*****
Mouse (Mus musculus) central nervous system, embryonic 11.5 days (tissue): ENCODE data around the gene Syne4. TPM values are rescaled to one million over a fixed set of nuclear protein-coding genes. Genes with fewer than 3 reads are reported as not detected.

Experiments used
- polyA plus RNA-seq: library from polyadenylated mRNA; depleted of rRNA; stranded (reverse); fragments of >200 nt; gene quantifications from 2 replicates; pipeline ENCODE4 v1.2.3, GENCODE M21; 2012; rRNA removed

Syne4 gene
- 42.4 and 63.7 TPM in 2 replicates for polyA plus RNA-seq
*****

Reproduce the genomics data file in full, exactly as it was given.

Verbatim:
Mouse (Mus musculus) central nervous system, embryonic 11.5 days (tissue): ENCODE data around the gene Syne4. TPM values are rescaled to one million over a fixed set of nuclear protein-coding genes. Genes with fewer than 3 reads are reported as not detected.

Experiments used
- polyA plus RNA-seq: library from polyadenylated mRNA; depleted of rRNA; stranded (reverse); fragments of >200 nt; gene quantifications from 2 replicates; pipeline ENCODE4 v1.2.3, GENCODE M21; 2012; rRNA removed

Syne4 gene
- 42.4 and 63.7 TPM in 2 replicates for polyA plus RNA-seq